|Appears in Collections:||Aquaculture eTheses|
|Title:||Photoperiodic control of reproduction and patterns of melatonin secretion in the rainbow trout, Oncorhynchus mykiss|
|Author(s):||Randall, Clive Frederick|
|Publisher:||University of Stirling|
|Abstract:||Reproduction In salmonids is an annual event with spawning confined to a brief (typically 6 week) period each year. The reproductive cycle appears to be controlled by on endogenous circannual rhythm or •clock' which, under natural conditions, is entrained by the seasonal changes in daylength. This thesis Investigates the mechanisms by which photoperiod entrains the circannual clock which, it is proposed, controls maturation In the rainbow trout, Oncorhynchus mykiss, Abrupt changes m photoperiod can either advance or delay spawning and the timing of changes m serum calcium, oestradol-178 and testosterone which accompany maturation in the female rainbow trout. These effects can be interpreted as corrective phase advances or phase delays of a circannual dock. 'Long' photoperiods of between 12 and 22 hours applied in January, followed by shorter photoperiods of between 3.5 and 13.5 hours from May were equally effective tor the advancement of maturation In December-spawning female rainbow trout. Maturation was also advanced, though to a lesser extent, in fish which remained on typical winter photoperiods (8.5 or 10 hours), provided they received a decrease to an even shorter photoperiod prior to the summer solstice. In contrast, maturation was delayed in fish maintained under a constant winter photoperiod (8.5 hours), and these fish also exhibited a desynchronization of spawning times characteristic of endogenous circannual rhythms in free-run. Collectively, these results indicate that direction of change of daylength is the feature of the photoperiodic signal responsible for the entrainment of the endogenous circannual clock; the same photoperiod may be interpreted as 'long' or 'short’ providing it is longer or shorter than that to which the fish have been previously exposed. The concept of a rigid critical' daylength for reproductive function it therefore untenable in the rainbow trout. The liming of the increase to a 'long' photoperiod was also on important determinant of spawning lime; maturation occurred in sequence In December-spawning female rainbow trout maintained on constant 'long' days from January and February, and in fish exposed to 'long' days from December, January and February, followed by 'short' days in May. Maturation can also be advanced or delayed by exposing rainbow trout to short (S2 months) periods of continuous light at different phases of the reproductive cycle. These effects can be described in the form of a partial phase-response curve. The proportion of fish responding to short periods of continuous light was dependent on both the duration of the light period, and. most importantly, its position in relation to the phase of the reproductive cycle. A high proportion (285%) of fish responded with an advance in spawning time only when the period of exposure to continuous light occurred close to the preceding natural breeding season. The minimum period of exposure capable of advancing maturation in a majority (280%) of rainbow trout was 1 month. In 3 consecutive experiments over 90% of female rainbow trout exposed to continuous light for 2 months from January to March spawned again in a 6-wook period In July and August, approximately 5 months in advance of their natural spawning period. Exposure of rainbow trout to short periods of continuous light therefore provides a simple, cheap and predictable method for the production of out- of-season eggs on commercial fish farms. Patterns of melatonin secretion In the rainbow trout accurately reflected the prevailing photoperiod, with levels elevated for the duration of darkness under both long (16L:8D or 18L:6D) and short (8L:16D or 6L:18D) daylengths. Distinct diurnal rhythms in circulating melatonin were also detected in the Atlantic salmon. Salmo salar and Nile tilapia. nranr.hrnmi« niinticiis. Melatonin production in the rainbow trout is not under endogenous circadian control; changes in melatonin levels always coincided with the light to dark or dark to light transitions, and the melatonin rhythm did not persist in constant darkness. Additionally, the melatonin rhythm Immediately re adjusted to the new photoperiod when rainbow trout were transferred from long (t8L:6D) to short (6L:18D) days. Those results indicate that melatonin production in the rainbow trout is a direct response to darkness. Although the seasonally-changing patterns of melatonin secretion clearly provide the rainbow trout with accurate information on both daily and calendar lime the results of experiments designed to lest the hypothesis that melatonin conveys photic Information to the reproductive axis were inconclusive.|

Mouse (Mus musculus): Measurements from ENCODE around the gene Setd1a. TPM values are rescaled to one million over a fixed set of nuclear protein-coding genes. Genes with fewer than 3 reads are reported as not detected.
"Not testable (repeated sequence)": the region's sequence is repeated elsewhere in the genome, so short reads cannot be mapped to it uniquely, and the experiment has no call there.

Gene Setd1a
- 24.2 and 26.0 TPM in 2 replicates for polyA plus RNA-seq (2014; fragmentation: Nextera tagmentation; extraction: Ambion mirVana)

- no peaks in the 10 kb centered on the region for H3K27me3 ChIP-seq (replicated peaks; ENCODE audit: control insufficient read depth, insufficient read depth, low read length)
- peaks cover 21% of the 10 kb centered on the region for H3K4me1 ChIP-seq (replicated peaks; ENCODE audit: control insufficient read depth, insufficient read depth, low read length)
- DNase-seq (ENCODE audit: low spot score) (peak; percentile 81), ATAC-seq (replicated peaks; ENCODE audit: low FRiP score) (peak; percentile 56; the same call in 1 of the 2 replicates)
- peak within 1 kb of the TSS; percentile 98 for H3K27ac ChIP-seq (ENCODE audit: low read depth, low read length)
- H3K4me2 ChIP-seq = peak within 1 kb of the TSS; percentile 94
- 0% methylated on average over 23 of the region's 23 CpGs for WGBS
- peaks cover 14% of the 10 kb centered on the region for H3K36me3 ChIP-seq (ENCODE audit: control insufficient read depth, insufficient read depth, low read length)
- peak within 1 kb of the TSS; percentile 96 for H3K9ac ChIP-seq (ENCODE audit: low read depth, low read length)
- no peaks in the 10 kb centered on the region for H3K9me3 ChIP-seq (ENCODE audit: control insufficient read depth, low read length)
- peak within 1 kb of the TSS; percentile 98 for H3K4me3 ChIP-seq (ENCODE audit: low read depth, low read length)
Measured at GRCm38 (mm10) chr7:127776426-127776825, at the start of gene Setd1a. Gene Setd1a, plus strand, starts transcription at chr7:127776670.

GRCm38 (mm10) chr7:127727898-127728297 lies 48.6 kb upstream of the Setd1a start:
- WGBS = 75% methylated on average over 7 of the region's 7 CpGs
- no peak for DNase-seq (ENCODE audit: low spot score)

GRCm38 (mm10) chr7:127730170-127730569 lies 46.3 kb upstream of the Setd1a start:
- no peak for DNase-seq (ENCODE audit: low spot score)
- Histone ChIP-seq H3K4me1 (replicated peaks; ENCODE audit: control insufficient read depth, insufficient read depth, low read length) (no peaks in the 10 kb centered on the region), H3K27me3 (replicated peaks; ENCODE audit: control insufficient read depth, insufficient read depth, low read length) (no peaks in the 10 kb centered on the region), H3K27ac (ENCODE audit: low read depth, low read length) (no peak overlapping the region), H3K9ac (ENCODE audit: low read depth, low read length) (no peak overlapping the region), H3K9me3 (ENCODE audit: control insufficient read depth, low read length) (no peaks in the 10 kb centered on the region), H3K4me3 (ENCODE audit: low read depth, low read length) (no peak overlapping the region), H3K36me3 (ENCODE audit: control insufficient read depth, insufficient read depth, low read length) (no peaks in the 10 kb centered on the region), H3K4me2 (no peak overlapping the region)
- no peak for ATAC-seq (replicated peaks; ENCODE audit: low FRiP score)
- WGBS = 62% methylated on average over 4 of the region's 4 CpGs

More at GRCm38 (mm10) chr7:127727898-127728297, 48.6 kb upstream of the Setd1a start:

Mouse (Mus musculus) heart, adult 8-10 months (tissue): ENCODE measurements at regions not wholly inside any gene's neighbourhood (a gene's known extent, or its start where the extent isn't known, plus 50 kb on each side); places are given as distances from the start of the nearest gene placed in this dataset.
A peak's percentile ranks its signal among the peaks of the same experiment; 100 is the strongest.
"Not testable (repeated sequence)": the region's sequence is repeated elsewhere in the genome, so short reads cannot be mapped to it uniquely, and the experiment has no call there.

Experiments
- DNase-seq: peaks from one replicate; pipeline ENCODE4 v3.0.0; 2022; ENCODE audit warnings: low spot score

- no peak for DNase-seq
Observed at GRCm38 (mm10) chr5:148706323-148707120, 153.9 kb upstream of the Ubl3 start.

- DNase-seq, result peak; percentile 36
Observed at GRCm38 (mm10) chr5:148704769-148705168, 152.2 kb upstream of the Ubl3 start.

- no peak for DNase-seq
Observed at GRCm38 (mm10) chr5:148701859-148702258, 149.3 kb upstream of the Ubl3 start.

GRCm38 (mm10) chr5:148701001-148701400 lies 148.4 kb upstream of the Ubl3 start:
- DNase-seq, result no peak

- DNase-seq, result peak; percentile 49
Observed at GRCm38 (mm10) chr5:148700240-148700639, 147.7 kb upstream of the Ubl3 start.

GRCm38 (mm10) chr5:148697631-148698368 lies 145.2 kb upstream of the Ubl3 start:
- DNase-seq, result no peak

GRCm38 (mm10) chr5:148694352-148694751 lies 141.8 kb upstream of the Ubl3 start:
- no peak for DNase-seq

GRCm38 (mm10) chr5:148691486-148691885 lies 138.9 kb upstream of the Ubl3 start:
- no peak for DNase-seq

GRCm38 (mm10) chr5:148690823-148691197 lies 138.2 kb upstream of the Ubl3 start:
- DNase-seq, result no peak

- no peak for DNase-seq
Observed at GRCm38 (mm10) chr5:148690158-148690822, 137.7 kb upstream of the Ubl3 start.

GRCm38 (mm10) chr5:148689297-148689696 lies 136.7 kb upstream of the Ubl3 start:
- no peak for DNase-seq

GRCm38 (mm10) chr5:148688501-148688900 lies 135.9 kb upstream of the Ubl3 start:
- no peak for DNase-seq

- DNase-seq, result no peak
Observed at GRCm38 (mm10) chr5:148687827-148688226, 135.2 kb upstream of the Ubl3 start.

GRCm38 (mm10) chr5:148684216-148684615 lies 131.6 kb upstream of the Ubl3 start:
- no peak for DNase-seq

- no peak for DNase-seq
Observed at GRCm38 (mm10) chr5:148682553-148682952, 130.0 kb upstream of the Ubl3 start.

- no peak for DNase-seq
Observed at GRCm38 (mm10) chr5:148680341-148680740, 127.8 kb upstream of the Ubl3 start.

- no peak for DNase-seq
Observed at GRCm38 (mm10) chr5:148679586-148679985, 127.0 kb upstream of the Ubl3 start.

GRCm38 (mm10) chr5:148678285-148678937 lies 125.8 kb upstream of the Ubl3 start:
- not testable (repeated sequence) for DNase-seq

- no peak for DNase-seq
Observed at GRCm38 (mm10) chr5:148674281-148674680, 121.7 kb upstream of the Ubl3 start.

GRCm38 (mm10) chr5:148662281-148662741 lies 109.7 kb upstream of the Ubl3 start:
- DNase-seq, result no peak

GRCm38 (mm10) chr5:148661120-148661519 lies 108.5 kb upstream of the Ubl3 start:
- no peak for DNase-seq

|Type:||Thesis or Dissertation|
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